A single-chip device that would provide 3D imaging from inside the heart, coronary arteries and peripheral blood vessels. Image: Rob Felt / Georgia Tech

A Way to Your Heart?

Jun 23, 2016

by Eric Butterman ASME.org

Talk about surgeries that involve the heart and often people will think of the risks involved. But what if there was a device that could improve a patient’s chances for a positive outcome through a different angle of sight for surgeons? A chip-related technology being worked on at Georgia Tech might be leading to one more tool for the medical community’s arsenal.

Chip Away

“We’ve been developing this invention involving transducers and a chip,” explains F. Levent Degertekin, professor of mechanical engineering at Georgia Tech. “It was clear that a small device could help. My brother, who is a cardiologist, said if you want to include devices like this then you need to include a camera. It helps to see in front of you while doing surgery and, really for devices before, it was like driving your car and looking from side windows but you don’t have a front windshield.”

The chip Degertekin’s team has developed can actually get inside the heart and blood vessels. For example, if the artery is totally blocked, you can see beyond that blockage, he says.

F. Levent Degertekin (left) and his colleague in the lab where new 3D medical imaging technology is being developed. Image: Georgia Tech

“You need to understand that what we have are these transducers and receivers distributed over that chip area and it’s very much like radar,” Degertekin says. “Information ultimately comes from a cable to a computer and since we know the location when it comes to a receiver, we do math to align those signals and create an intensity map and we can create a three dimensional image.”

One problem in this single chip technology is that it requires building transducers directly on top of the electronics, he says.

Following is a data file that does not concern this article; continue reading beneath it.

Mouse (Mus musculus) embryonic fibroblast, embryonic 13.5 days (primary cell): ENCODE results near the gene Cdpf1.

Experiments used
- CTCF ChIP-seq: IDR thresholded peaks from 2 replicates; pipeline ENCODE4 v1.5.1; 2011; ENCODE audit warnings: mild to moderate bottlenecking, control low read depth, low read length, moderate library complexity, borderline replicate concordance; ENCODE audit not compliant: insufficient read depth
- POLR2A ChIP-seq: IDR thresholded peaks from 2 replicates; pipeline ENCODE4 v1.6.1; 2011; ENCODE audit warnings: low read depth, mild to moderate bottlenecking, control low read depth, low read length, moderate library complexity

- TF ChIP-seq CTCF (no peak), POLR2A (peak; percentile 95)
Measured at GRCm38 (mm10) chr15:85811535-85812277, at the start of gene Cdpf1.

“It’s like a sensing chip and building the imaging device directly upon it requires low temperature processes,” Degertekin says. “You wouldn’t go to a temperature like 400 degrees centigrade because of the survival of the electronics. Another challenge was developing the design tools to predict performance of the devices. For this fabrication process, we basically had to design electronics compatible with this transducer array. We also had to bring a multidisciplinedteam together. We were combining aspects like vertical engineering, mechanical engineering and cardiology.”

A vital issue was reducing the number of cables. “Because on that single chip there are more than one hundred receivers of ultrasound and you can’t connect all of them individually from outside,” he says. “You have to build the electronics and get information from all those devices and get out like four at a time by sequencing. And then we do the circuit design. We send computer files to a foundry and they come back to us from silicon wafers and then at Georgia Tech we process the wafers to put these vibrating devices on them. Even then, you still have to process to make them like a doughnut shape to be suitable to put on a catheter and there’s even still more.”

They still want to make further improvements, including eliminating the catheter. “The chip is around one millimeter in diameter at present and there are around ten cables, but we are even developing a new system which would need less cables,” he explains. “There’s more potential to explore.”

Eric Butterman is an independent writer.

It helps to see in front of you while doing surgery and, really for devices before, it was like driving your car and looking from side windows but you don’t have a front windshield.Prof. F. Levent Degertekin, Georgia Tech

You are now leaving ASME.org